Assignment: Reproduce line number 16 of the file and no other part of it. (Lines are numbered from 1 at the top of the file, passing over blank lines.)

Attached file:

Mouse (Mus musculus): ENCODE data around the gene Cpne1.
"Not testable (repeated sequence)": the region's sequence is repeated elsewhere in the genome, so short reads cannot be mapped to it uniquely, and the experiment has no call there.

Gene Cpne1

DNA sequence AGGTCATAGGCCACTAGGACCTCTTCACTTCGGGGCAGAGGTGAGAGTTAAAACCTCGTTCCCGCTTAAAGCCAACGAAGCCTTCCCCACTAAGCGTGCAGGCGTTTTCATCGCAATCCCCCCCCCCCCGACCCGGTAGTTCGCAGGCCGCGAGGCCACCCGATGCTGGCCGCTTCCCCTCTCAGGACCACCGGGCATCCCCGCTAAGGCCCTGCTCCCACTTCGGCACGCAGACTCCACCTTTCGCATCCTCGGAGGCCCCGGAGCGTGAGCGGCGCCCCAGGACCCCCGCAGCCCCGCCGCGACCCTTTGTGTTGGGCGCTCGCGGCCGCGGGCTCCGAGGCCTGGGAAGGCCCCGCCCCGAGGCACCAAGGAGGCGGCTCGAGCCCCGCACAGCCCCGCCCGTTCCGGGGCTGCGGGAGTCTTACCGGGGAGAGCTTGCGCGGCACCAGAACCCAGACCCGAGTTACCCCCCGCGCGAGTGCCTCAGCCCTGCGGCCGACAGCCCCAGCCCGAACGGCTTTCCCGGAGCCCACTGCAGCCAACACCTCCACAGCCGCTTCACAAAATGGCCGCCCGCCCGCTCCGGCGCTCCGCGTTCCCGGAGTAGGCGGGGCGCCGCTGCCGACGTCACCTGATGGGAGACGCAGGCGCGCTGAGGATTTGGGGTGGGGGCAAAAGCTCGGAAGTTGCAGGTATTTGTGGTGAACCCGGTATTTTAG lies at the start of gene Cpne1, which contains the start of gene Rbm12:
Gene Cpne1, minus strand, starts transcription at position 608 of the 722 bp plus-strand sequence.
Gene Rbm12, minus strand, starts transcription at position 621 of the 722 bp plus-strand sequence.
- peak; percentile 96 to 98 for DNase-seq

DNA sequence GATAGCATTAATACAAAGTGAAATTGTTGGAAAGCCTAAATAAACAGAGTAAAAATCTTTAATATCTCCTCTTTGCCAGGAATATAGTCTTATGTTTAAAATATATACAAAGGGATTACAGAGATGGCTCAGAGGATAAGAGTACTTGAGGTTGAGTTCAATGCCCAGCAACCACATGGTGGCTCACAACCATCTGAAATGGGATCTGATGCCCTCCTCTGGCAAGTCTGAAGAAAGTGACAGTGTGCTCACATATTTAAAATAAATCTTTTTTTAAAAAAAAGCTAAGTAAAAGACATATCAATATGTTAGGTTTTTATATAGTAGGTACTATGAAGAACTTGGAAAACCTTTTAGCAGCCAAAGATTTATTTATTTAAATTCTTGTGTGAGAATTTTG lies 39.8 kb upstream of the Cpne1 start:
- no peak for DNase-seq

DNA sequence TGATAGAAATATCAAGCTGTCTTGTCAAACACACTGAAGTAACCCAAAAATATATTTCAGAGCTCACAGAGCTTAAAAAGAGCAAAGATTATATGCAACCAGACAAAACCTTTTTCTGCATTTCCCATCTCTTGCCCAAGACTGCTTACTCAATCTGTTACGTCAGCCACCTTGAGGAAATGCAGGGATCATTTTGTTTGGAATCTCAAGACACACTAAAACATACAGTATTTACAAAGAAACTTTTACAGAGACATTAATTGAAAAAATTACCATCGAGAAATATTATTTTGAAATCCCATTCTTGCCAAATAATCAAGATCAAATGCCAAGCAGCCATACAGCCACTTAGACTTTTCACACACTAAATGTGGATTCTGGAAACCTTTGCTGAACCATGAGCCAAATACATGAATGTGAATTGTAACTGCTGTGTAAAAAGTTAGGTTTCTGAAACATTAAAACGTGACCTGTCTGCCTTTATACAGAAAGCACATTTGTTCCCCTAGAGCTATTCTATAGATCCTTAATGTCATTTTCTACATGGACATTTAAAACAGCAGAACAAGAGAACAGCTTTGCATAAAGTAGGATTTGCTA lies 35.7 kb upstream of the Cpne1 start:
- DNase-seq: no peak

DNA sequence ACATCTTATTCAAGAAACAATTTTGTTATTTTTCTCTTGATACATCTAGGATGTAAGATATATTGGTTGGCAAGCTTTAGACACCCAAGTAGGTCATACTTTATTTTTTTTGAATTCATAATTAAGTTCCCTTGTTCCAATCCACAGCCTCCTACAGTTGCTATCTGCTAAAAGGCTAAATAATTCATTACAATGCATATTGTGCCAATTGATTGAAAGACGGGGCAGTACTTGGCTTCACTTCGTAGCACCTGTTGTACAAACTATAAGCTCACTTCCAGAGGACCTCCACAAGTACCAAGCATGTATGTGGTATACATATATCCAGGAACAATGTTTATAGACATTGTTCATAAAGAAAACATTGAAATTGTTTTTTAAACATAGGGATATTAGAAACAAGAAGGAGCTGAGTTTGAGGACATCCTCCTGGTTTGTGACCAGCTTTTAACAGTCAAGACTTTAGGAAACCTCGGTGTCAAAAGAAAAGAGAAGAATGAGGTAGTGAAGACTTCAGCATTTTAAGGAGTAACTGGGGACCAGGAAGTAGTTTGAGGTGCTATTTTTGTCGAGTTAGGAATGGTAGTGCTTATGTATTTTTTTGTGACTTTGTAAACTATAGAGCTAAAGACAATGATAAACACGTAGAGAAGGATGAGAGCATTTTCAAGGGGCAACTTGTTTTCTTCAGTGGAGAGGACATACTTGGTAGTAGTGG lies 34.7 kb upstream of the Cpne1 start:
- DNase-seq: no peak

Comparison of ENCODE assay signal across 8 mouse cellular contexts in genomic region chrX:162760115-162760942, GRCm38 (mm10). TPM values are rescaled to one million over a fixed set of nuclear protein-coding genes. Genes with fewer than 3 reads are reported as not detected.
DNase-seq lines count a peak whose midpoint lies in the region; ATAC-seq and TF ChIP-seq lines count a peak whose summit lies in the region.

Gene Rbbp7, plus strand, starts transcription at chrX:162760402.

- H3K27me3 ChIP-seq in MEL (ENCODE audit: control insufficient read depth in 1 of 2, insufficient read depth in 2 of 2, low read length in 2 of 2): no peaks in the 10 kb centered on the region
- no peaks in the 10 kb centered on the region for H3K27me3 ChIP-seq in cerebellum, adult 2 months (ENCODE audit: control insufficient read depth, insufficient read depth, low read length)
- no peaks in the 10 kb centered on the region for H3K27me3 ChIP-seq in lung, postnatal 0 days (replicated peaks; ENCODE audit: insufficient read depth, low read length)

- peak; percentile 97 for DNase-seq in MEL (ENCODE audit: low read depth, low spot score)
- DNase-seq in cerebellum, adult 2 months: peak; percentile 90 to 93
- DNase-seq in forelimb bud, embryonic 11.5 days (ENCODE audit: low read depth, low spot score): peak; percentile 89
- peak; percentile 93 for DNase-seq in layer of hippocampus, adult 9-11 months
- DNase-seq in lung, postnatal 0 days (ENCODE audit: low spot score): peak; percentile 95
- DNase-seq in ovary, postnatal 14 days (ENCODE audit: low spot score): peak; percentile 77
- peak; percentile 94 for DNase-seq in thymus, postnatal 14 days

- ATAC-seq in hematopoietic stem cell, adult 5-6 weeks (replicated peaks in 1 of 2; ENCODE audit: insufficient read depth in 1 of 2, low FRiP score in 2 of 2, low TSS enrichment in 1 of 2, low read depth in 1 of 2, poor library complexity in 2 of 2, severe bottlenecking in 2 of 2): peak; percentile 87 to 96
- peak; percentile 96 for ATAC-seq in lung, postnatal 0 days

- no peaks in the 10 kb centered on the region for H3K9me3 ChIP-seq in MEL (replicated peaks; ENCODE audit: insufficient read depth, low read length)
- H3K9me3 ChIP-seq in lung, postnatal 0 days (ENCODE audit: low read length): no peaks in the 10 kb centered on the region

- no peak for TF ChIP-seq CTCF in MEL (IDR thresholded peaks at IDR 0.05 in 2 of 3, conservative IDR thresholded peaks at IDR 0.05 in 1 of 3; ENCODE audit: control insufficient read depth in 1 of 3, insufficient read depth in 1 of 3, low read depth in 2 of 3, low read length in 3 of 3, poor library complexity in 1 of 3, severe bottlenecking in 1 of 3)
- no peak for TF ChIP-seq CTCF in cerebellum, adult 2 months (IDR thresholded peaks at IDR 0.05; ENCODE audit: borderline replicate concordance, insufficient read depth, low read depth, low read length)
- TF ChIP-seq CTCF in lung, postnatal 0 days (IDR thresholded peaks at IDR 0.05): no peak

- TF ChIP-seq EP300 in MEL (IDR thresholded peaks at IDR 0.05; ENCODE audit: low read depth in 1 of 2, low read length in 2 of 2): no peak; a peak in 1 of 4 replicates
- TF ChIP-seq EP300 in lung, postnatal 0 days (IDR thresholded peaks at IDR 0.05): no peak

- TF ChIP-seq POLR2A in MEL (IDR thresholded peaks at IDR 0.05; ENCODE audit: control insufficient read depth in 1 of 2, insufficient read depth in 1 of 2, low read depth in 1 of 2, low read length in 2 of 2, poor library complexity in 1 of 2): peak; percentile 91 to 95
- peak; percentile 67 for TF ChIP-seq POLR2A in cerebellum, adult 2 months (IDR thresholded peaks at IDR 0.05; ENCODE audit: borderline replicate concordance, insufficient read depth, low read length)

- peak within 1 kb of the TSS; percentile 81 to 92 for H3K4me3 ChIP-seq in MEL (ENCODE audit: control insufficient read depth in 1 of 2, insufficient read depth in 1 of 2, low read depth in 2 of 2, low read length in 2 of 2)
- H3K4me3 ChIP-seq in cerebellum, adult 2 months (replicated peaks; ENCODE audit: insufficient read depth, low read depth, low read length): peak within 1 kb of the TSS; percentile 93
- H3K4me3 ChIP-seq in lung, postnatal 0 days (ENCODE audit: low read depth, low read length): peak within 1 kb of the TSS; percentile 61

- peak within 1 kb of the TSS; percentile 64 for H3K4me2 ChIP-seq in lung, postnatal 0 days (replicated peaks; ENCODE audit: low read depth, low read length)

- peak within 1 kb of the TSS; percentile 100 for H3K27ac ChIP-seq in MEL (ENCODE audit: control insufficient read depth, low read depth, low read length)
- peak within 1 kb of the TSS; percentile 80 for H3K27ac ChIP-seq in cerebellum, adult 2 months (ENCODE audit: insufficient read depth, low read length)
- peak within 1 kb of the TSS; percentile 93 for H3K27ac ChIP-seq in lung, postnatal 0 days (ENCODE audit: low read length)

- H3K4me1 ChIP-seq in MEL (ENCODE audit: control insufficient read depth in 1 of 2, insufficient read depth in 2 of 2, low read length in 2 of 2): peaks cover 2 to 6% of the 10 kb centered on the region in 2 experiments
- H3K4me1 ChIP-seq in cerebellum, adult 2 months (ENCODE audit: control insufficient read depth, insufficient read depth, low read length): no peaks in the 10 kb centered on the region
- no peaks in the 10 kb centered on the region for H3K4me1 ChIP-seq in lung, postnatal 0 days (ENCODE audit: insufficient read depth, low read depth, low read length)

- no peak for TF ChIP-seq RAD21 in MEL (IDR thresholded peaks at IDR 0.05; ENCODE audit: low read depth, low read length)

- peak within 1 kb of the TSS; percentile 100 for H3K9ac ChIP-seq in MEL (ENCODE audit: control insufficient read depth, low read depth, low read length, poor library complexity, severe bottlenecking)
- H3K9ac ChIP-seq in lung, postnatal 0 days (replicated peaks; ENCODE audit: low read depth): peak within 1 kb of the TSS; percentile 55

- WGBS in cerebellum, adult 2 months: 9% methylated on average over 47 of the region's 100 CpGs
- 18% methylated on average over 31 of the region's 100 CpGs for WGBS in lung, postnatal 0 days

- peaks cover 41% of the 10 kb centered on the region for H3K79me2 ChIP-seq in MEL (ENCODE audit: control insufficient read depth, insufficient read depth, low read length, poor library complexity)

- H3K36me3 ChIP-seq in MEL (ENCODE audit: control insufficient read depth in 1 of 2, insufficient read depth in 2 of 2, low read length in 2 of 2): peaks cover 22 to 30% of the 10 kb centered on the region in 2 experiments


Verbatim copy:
Gene Rbbp7, plus strand, starts transcription at chrX:162760402.